While national diversity is often used among fictional ensembles
to add distinction and character, authors have a habit of making it a little Egregious
. Granted, this isn't necessarily bad
, but this means that foreigners are certain to slip into their native tongue. Expect mixed language with a ridiculous accent
, mixing words
, or using confused idioms
For example, while the writers may not assume Viewers Are Morons
, it's almost guaranteed a Russian will drop articles like "the" or "a/an", but will have no problem saying complex words like "skateboard" or "movie theater" as the plot demands (unless, of course, it has humorous appeal
The Trope Namer
is Agatha Christie
's Hercule Poirot
, a Belgian detective who used this mode of speaking to lead suspects to think
he's simply a Funny Foreigner
Both this invoked form and the straight form can easily be Truth in Television
- as anyone who has learned a second language will tell you, it is difficult to break the habit of applying syntax and awkwardly translating idioms
from one's native tongue to other languages, particularly when learned later in life. Slipping into native tongue is also rather common for those who are not completely fluent with a foreign language, particularly when stressed. Any of these can be doubly true for someone who has a strong accent in their original language to begin with, especially if they take pride in it.
See also Gratuitous Foreign Language
and As Long as It Sounds Foreign
, wherein nobody's supposed to understand any
of the words.
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Anime & Manga
- X-Men is fond of this, with its many, many foreign characters dropping in words of their own language all the time. As accents can be heard, this tends to be absent from adaptations (of course, the movies drop the accents for everyone but Nightcrawler... whose German is not convincing at all even to non-native speakers of German).
- Sometimes also with non-foreign characters; Gambit the Cajun lapsed into something vaguely like French at the drop of a hat.
- Well, some Cajun people speaks a dialect called "Cajun French", which is basically French words with English grammar (and outdated French words too, since it split from French a few centuries ago). It's no wonder than a Cajun guy like Gambit ended here with this background, and is, for once, a totally Justified Trope.
- According to legend, Austrians who saw the movie would exclaim something like "Oh my god! We don't actually sound like that... Do we?"
- The parody comic Twisted Toyfare Theatre likes to get a lot of laughs at the X-Men's expense by mocking this. The X-Men's gratuitous foreign words will usually have humorously inaccurate translations in footnotes; as an example, Nightcrawler's "Ja und splichist!" was translated as "I'm German." It should be noted that "splichist" isn't even a word in any language.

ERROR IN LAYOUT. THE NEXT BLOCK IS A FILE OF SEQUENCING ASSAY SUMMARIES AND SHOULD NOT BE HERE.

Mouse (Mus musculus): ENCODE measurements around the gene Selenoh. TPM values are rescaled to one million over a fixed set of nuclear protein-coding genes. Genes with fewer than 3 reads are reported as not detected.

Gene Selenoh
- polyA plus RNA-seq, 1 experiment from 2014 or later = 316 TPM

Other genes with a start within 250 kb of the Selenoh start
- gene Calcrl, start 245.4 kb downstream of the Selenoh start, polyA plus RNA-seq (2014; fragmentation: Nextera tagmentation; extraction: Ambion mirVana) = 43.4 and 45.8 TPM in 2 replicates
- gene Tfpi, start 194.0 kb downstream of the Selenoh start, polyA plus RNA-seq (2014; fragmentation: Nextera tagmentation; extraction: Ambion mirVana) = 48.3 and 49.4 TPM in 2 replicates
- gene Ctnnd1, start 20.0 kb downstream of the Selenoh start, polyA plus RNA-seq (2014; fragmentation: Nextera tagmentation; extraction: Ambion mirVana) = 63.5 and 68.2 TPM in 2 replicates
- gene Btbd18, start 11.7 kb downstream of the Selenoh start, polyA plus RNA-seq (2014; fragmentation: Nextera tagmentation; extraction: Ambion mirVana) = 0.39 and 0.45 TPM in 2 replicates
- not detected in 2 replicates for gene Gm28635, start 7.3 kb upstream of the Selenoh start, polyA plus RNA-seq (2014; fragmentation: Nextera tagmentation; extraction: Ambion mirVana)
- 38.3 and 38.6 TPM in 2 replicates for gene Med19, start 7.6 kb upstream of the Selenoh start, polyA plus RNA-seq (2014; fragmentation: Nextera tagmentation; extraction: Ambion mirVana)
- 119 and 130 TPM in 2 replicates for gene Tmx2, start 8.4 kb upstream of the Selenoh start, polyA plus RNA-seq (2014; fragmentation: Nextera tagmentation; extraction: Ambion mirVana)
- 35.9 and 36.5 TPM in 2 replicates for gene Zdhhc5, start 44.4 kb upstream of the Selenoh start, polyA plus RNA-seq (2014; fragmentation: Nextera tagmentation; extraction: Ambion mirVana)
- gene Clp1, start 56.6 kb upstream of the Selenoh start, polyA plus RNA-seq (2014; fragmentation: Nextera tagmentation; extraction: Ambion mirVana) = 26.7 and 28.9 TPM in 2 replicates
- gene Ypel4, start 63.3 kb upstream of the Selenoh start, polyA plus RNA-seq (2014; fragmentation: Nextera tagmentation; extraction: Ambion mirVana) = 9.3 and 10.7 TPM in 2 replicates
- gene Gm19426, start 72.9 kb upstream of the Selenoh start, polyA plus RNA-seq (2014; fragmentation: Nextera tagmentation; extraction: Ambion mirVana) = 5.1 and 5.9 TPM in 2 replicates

- It does not help that writers and letterers frequently misspell the German words they use - sometimes creating unintentional humour, e. g. with Nightcrawler addressing a lady as "Leibchen" (bodice or vest) - or translating English expressions into German word for word, resulting in phrases that either don't exist or have a significantly different meaning than the intended one.
- The modern Vladek Spiegelman in Maus speaks in the "foreign grammar, English vocabulary" variant, making this Truth in Television unless the author, his son, was using artistic license.
- In Strontium Dog, the presumably Norwegian Wulf uses der for the (though in Norwegian 'the' is a suffix to the noun, not a standalone word before it), and ja for yes. His sentence structure also varies between sensible and Yoda-like.
- Hellboy comics include Johann Krauss, who is capable of explaining doctorate-level concepts in English. However, he routinely responds to questions with "Ja" or "Nein."
- Gott und Himmel! War comics, especially titles like Commando and Stock Parodies thereof, tend to ramp this Up to Eleven, especially for Those Wacky Nazis, Englander Pigdogs.
- Marlene and Petite, the West German and French members of Jet Dream and her Stunt-Girl Counterspies, fit this trope.
- Starfire's narration slips into Tamaranean when she's attacked in Issue #4 of ''Red Hood and the Outlaws. She also pronounces the name "Richard" as though it were Tamaranean at the end of the issue.
- Suske en Wiske: All foreign characters mix Dutch with loan words from their own language.
- De Kiekeboes: See the line above.
- Jommeke: See the line above.
- Nero: The character Meneer Pheip mixes Dutch and French language all the time!
- Used to delineate Roman speech from Gaulish speech in Astérix. Both mostly talk normally, but Romans drop in Latin phrases and words and use normal idioms with Hold Your Hippogriffs Latin words substituted in. The Iberians speak like this too, adding in 'ay yai yai' and 'olé' in their otherwise normal speech. The most obvious example, however, is the Britons in the original French version, who speak in a garbled form of French that uses English-ish grammar (Obelix asks "why are you talking backwards?"), literally translated English idioms ("Bonté gracieuse!"), stereotypical second-language mistakes (using 'vous' instead of 'tu' with family members, mixing up genders) and plays on French people trying to learn English (tortured idioms and "mon tailleur est riche", a reference to the bizarre and famous first sentence spoken on the Assimil: English sans Peine language learning vinyls ubiquitous in France in the 1960s).
- A classic film example is Inspector Clouseau from the The Pink Panther movies, expertly played by Peter Sellers. Subversion: Clouseau's horrendous (and fake) French accent was so thick the French characters in the movies had moments where they could not understand him.